MEMBER WELLBEING – Achieving a healthy Life and Work Balance

Most of us are spend­ing more and more of our wak­ing hours at work.  Whilst there has been a sig­nif­i­cant increase in part-time work­ers, many part-time work­ers have more than one job.  Cur­rent sta­tis­tics show that the aver­age Aus­tralian spends some­where between 39 and 50 hours a week at work with those in min­ing, trades and the health sec­tor mak­ing up the major­i­ty of those work­ing long hours.  With these sorts of trends, it is no sur­prise that we spend more time with our work col­leagues than we do our fam­i­lies.  So how do we main­tain our work/life bal­ance, when work is increas­ing­ly creep­ing into our out of work hours?

If your home is like most, you prob­a­bly have an office (or an unused din­ing table) where the work office slow­ly creeps into the home space.    Your mobile phone is prob­a­bly linked to your work email and your car to your phone.  You start the morn­ing check­ing emails on your phone, then jump into the car and busi­ness begins.  You eat lunch at your desk or whilst dri­ving from one appoint­ment to the oth­er and fin­ish the day, parked in your dri­ve way end­ing the last work calls for the day.  Sound­ing famil­iar?

Here’s a few sim­ple ways you can claim back your life and bring bal­ance into your work and home space;

  • Try to avoid eat­ing lunch at your desk. Instead, use your unpaid lunchtime to increase your well­be­ing and decrease your stress lev­els.  Go out­side, to a park, read a book or catch up with a friend.
  • Try doing some lunchtime exer­cise or yoga with a col­league. Hav­ing a laugh with a friend at lunchtime reduces stress and gives you that extra burst of feel good hor­mones to get you through the after­noon.
  • Get into the habit of only check­ing your emails when you get to work. Even bet­ter, don’t have your out­look set to open up at your email.  Try set­ting it to open at your cal­en­dar.  That way, you can start your day on your terms, not every­one else’s.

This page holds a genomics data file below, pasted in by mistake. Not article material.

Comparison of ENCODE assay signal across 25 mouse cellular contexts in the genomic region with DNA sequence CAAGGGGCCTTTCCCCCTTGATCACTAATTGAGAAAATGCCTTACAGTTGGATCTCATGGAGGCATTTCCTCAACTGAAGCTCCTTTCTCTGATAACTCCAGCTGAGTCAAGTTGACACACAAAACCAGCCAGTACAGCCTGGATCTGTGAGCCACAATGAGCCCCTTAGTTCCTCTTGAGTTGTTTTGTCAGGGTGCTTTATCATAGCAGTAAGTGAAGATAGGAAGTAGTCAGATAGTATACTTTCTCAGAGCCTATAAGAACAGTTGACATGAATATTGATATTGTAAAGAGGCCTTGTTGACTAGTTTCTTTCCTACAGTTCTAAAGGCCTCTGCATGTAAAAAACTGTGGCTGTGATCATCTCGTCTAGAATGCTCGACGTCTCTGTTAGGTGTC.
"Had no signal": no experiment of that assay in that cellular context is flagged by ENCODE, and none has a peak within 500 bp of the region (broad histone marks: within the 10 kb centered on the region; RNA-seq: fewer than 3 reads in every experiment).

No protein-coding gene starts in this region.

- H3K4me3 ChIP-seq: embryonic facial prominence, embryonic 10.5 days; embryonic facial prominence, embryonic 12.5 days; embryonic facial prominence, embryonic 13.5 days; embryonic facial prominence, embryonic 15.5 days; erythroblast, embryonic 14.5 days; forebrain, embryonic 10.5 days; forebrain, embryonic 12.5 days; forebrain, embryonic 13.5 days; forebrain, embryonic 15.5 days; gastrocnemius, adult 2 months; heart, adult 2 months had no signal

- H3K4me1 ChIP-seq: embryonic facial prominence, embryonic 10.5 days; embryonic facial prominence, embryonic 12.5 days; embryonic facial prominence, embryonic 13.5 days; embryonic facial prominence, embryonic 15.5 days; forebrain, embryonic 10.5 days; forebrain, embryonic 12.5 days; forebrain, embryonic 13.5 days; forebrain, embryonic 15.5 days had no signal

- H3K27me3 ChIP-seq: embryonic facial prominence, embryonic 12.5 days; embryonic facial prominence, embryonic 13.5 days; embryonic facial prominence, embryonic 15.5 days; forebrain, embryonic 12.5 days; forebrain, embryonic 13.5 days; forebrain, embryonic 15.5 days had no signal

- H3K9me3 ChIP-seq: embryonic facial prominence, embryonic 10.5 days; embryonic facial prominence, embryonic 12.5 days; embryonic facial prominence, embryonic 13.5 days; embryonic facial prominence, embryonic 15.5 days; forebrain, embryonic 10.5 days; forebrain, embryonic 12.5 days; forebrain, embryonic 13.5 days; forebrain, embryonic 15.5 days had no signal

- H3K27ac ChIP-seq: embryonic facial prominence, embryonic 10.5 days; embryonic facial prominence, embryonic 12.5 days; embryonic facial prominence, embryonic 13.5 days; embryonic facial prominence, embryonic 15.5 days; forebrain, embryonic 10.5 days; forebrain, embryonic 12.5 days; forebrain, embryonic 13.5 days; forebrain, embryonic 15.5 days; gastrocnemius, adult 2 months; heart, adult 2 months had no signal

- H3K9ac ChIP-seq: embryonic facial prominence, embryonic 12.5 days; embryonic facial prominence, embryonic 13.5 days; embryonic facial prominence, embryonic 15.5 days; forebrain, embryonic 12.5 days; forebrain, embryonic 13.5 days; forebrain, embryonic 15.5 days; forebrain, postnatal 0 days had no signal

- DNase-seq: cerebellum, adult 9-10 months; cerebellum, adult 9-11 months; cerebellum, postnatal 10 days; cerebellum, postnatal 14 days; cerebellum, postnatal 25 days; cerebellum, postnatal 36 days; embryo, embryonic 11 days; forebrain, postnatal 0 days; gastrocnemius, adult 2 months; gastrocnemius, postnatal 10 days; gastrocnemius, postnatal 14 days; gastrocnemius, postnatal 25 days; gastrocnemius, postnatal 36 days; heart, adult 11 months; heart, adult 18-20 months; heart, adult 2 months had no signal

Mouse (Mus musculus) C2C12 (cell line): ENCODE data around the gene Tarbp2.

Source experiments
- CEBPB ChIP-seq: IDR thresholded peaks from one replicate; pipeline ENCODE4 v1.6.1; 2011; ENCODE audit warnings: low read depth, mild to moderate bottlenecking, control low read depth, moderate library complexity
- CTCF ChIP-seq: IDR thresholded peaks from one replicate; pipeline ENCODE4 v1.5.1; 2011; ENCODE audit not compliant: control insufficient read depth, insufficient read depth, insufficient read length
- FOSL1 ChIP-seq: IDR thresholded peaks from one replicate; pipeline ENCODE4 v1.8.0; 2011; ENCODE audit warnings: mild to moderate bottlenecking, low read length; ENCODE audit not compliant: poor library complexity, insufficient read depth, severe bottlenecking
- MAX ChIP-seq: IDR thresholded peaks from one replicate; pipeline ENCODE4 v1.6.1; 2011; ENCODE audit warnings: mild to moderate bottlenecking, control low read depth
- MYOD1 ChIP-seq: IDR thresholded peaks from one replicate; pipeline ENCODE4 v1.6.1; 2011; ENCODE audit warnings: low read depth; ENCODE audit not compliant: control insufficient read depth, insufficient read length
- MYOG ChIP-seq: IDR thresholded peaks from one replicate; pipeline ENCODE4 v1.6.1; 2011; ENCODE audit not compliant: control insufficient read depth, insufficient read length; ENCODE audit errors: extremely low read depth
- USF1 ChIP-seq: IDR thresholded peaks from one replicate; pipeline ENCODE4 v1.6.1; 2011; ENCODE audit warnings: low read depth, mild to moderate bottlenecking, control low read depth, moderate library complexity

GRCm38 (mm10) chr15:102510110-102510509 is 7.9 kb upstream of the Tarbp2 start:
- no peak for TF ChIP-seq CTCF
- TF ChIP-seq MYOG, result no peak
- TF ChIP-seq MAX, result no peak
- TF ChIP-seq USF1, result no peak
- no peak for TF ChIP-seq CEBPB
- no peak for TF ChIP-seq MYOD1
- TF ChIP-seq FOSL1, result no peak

• Take your work emails off your phone, or at very least, turn off the noti­fi­ca­tion sound.
  • Leave your lap­top and work phone at work at the end of the day, or at least turn them off.
  • Avoid using your phone on the way to or from work. Instead, play your favourite CD or pod­cast and enjoy the dri­ve.
  • Plan to take your hol­i­days and take them.
  • If you find you can’t get your work done in your work­ing hours, have a con­ver­sa­tion with your employ­er. They may not be aware and may be able to get you some sup­port.  Warn­ing here, more mon­ey will like­ly only bring your more respon­si­bil­i­ty, not nec­es­sar­i­ly improve your well­be­ing.
  • When you get home, do some­thing to end your work day like change your clothes and take the dog for a walk or the kids to the park. This sets the bound­ary between work and home.
  • Leave work doc­u­ments at work. This stops your home office becom­ing an extend­ed ver­sion of your work­place where you are like­ly to do many unpaid work hours.
  • Last­ly, clear that din­ing table and start using it for what it is meant for, fam­i­ly meals. You’ll be sur­prised what you actu­al­ly find out when you sit down as a fam­i­ly or with friends and con­nect over a meal hav­ing a con­ver­sa­tion.  I chal­lenge you to use Sep­tem­ber as the “Bring back the fam­i­ly meal month!”

Pam Bubrzy­c­ki

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